Foreign students studying in Mannheim can let their families participate a little in German life by bringing typical German delicacies home with them for Christmas.
Those who live in Mannheim cannot ignore the “Monnemer Dreck”. Some describe it as gingerbread, but this word causes outrage among the “Monnemers”, people from Mannheim, themselves because some more ingredients are used compared to gingerbread. It impresses with its marzipan aroma. If you don't have the opportunity to get it for the family due to the shutdown, you can make it yourself.
150 g flour, 150 g marzipan paste, 150 g coarsely ground hazelnuts, 50 g lemon peel, 50 g orange peel, a teaspoon of grated lemon peel, 2 tablespoons honey, 100 g sugar, 150 g egg white, each a pinch of ground cinnamon, black pepper, nutmeg, cloves, cardamom and coriander, a pinch of baking powder, 30 baking wafers, 200 g semi-dark couverture
Mix the flour, marzipan paste, hazelnuts, lemon peel, orange peel, honey, lemon peel, spices and baking powder and knead into a smooth mass. Beat the egg whites together with the sugar until stiff. Carefully work the protein snow into the base mixture, fill the whole thing into a piping bag and distribute it on the baking wafers. Then cover and let dry for five hours at room temperature.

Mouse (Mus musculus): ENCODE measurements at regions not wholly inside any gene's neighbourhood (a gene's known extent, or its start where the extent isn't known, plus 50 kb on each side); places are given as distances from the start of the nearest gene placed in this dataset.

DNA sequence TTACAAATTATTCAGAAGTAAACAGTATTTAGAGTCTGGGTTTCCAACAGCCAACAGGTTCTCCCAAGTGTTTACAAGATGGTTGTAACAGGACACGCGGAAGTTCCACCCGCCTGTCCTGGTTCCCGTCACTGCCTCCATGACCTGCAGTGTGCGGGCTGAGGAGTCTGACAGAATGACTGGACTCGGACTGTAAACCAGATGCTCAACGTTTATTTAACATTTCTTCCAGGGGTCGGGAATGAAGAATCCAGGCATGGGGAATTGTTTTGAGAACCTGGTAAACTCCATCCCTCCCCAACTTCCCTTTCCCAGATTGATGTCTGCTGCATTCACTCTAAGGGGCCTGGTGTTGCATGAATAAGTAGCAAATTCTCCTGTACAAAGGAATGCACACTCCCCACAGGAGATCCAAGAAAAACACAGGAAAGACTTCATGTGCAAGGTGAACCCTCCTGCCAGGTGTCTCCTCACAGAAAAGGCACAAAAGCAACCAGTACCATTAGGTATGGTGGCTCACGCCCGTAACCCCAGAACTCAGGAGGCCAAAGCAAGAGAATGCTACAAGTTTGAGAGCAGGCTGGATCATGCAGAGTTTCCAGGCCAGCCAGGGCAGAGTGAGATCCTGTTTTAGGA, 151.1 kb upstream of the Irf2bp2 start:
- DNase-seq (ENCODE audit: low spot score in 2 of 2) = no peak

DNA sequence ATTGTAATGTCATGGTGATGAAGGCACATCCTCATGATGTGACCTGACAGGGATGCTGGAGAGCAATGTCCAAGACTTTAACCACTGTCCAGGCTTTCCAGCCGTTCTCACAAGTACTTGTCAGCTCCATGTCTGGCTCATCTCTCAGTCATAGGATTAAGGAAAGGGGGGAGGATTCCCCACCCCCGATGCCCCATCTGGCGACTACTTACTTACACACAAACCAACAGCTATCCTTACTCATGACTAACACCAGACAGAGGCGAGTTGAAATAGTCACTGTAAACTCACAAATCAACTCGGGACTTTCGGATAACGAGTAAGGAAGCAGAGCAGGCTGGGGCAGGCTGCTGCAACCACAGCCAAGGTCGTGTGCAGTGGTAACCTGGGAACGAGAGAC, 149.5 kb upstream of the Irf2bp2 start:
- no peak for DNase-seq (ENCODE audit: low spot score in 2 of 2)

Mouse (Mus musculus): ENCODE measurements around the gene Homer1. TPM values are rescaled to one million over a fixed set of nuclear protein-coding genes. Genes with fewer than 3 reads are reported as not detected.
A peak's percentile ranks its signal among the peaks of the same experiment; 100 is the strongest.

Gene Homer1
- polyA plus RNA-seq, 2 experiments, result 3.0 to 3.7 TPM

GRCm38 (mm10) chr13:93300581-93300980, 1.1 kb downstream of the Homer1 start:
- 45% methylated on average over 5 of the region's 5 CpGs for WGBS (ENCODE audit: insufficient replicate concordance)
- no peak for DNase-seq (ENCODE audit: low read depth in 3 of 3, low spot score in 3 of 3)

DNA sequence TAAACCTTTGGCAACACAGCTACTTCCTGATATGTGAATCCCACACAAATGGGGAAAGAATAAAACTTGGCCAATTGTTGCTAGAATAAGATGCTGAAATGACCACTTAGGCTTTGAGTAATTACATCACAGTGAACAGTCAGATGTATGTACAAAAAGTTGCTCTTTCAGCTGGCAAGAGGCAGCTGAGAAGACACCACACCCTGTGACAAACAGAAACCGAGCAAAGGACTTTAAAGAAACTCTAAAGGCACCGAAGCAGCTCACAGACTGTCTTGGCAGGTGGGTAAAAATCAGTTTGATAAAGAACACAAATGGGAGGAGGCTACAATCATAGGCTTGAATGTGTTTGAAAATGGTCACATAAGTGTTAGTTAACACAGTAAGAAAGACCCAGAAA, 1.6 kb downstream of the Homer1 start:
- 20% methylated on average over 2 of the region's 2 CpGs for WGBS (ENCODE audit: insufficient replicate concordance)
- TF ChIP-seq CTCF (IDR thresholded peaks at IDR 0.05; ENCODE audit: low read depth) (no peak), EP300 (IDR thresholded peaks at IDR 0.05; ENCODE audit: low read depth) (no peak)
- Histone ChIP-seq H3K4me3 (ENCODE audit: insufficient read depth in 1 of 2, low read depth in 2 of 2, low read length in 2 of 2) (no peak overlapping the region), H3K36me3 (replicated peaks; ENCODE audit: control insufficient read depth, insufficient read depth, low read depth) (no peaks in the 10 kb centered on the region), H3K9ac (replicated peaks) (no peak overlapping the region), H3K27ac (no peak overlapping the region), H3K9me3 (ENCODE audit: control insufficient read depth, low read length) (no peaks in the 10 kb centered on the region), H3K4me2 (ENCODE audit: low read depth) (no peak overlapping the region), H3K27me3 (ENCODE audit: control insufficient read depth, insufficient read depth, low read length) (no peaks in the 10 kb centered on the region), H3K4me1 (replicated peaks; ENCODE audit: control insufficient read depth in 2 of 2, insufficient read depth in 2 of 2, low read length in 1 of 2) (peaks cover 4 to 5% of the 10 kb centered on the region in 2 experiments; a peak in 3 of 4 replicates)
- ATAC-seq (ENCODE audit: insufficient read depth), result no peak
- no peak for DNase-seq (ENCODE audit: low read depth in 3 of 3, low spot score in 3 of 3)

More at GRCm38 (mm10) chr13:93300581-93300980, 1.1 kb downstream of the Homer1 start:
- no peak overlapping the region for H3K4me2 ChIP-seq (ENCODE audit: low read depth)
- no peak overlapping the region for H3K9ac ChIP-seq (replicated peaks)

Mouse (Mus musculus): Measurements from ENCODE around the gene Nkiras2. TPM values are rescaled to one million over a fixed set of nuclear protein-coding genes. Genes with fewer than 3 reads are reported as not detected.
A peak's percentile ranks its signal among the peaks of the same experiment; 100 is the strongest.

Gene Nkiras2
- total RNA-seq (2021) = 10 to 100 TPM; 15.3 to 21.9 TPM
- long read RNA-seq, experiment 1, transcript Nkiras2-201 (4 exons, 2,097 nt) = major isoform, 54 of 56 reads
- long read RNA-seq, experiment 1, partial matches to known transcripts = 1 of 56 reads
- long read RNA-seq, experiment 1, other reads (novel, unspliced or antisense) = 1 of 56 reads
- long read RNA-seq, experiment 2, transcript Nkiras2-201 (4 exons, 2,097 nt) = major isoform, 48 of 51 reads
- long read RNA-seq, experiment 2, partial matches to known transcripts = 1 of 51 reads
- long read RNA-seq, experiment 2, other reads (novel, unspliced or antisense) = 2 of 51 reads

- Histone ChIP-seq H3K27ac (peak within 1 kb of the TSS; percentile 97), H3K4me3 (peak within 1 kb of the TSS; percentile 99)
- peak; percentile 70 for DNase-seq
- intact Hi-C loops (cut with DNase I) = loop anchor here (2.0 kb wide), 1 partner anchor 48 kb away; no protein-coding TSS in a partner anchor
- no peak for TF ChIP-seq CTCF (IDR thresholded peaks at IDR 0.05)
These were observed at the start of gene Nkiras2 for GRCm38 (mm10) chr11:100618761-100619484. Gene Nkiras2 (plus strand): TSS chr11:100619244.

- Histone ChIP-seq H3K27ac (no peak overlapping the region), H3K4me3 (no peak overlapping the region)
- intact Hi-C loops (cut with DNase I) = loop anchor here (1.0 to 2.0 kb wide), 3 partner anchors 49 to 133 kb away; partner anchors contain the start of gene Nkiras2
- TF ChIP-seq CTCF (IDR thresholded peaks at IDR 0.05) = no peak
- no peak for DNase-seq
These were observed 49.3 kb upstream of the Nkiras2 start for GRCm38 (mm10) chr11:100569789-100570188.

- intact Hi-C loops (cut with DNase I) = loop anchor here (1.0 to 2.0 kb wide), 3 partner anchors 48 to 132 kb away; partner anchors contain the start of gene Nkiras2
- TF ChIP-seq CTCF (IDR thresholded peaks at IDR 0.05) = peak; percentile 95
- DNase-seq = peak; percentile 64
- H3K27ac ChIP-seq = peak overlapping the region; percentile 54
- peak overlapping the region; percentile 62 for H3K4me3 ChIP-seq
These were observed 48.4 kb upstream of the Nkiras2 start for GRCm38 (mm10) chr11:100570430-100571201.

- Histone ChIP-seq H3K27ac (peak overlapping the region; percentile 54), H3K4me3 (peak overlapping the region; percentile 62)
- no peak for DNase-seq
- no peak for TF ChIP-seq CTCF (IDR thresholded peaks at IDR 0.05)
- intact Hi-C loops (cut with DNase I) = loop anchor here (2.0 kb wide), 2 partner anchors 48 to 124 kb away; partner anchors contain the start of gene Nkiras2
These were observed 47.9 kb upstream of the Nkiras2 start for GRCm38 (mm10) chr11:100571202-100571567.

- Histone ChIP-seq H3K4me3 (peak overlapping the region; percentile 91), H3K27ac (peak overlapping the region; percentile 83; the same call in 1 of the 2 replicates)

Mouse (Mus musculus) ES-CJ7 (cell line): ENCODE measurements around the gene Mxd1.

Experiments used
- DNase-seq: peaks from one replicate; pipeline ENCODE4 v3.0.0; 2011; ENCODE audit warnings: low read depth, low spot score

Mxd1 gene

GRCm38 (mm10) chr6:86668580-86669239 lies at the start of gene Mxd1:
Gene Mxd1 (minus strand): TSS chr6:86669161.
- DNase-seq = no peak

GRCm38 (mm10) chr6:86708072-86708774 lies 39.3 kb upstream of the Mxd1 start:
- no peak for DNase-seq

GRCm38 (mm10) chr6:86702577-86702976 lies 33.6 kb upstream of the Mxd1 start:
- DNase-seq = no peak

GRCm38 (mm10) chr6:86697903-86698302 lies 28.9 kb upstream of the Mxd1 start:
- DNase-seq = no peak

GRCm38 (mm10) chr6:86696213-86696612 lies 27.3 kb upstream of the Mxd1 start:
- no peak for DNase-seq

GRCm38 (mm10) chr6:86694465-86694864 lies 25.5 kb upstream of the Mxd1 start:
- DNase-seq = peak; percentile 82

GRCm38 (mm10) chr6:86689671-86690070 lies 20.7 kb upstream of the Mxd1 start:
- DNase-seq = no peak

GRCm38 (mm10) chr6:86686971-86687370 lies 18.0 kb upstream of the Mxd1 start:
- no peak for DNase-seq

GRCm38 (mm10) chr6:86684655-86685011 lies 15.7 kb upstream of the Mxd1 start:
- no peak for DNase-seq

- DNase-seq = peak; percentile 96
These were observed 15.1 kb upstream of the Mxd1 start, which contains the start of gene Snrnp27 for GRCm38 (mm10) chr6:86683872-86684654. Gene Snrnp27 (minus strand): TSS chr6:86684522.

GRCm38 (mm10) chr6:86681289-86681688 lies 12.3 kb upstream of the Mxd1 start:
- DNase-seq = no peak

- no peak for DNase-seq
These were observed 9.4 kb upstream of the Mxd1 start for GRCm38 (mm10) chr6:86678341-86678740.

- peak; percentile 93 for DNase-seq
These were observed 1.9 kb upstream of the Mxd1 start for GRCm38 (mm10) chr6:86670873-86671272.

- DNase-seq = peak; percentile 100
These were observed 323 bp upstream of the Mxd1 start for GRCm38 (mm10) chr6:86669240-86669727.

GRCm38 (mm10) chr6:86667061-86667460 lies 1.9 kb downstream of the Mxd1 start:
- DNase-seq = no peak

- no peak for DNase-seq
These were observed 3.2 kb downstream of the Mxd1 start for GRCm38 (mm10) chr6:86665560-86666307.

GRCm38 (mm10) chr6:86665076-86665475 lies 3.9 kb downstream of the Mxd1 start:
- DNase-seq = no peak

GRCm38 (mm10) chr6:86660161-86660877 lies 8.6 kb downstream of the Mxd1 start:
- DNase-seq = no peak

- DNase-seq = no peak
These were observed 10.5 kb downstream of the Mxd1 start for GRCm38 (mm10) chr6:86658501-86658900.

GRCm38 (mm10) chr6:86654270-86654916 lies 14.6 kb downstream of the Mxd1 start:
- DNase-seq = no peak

Preheat the oven to 200 degrees Celsius and bake the "piles of dirt" for at least ten minutes. When they have completely cooled down, brush them with the couverture that you have melted in a water bath and leave them again to cool. Do not bake too long or they will get dry.
If you don't want to produce your souvenirs so elaborately, you can get the following things:
Haribo wine gum, Spekulatius biscuits, Christmas stollen, Aachener Printen or - for the small baggage – Ahoi Brausepulver - effervescent powder.
Those who prefer proper food to sweets should, for example, take shrink-wrapped bread dumplings or spaetzle.
In any case, we wish you a Merry Christmas and all the best for 2021!